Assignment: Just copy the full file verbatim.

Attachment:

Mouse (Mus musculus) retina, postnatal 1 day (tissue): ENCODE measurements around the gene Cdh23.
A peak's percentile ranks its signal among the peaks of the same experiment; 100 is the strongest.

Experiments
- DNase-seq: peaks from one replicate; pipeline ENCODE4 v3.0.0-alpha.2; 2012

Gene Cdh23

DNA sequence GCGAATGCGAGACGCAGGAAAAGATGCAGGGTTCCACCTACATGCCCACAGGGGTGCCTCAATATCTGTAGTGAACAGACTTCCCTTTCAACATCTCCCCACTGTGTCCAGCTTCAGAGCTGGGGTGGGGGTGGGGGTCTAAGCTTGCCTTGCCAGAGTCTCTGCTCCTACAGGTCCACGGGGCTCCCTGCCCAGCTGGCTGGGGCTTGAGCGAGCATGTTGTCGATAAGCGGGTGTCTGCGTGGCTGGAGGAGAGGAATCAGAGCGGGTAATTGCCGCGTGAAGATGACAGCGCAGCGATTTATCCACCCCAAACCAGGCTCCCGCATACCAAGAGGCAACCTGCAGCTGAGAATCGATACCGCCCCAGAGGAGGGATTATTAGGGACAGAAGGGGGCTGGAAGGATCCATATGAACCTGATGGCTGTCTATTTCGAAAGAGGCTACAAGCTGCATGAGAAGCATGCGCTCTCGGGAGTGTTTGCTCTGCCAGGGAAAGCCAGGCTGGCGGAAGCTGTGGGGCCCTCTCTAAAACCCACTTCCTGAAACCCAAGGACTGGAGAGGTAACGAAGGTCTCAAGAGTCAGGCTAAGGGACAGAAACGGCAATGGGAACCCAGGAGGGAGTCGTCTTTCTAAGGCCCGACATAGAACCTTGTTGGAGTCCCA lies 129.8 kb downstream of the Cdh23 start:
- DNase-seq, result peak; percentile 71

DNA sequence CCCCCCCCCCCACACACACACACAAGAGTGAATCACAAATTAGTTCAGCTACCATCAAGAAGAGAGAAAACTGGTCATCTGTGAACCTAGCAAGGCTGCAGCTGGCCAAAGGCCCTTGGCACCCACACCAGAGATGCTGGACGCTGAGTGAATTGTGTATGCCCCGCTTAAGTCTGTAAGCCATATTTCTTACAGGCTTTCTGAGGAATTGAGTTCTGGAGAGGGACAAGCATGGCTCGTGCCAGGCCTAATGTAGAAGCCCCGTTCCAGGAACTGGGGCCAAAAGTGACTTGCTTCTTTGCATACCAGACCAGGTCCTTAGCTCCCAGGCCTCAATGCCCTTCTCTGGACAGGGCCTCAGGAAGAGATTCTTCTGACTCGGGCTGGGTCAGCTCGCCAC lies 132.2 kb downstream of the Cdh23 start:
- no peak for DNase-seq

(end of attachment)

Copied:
Mouse (Mus musculus) retina, postnatal 1 day (tissue): ENCODE measurements around the gene Cdh23.
A peak's percentile ranks its signal among the peaks of the same experiment; 100 is the strongest.

Experiments
- DNase-seq: peaks from one replicate; pipeline ENCODE4 v3.0.0-alpha.2; 2012

Gene Cdh23

DNA sequence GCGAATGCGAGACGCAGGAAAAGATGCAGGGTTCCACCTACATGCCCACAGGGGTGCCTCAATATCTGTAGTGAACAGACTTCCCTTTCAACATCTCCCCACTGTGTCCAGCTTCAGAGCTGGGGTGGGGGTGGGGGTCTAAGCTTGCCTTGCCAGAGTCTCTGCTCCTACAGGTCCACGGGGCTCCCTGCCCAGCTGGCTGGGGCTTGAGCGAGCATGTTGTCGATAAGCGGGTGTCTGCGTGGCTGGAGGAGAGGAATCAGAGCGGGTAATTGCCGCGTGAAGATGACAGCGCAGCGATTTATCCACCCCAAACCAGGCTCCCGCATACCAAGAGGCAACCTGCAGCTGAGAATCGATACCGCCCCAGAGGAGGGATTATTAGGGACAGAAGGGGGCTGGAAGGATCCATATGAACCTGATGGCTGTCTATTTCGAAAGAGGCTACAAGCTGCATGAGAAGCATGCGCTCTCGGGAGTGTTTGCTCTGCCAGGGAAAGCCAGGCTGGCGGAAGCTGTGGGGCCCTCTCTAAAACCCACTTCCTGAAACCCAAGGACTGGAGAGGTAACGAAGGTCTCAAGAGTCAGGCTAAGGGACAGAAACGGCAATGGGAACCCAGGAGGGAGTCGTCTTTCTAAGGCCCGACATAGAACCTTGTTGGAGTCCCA lies 129.8 kb downstream of the Cdh23 start:
- DNase-seq, result peak; percentile 71

DNA sequence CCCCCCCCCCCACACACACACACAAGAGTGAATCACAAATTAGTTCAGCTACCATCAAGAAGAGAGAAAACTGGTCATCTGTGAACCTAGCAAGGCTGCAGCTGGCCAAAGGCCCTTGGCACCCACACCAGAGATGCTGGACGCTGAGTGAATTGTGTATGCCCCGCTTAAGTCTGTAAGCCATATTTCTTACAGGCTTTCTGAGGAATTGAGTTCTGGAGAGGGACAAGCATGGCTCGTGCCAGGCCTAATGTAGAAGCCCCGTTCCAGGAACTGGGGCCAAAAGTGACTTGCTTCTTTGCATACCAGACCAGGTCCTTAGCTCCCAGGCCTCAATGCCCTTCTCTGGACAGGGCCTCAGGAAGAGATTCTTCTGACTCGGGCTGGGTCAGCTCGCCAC lies 132.2 kb downstream of the Cdh23 start:
- no peak for DNase-seq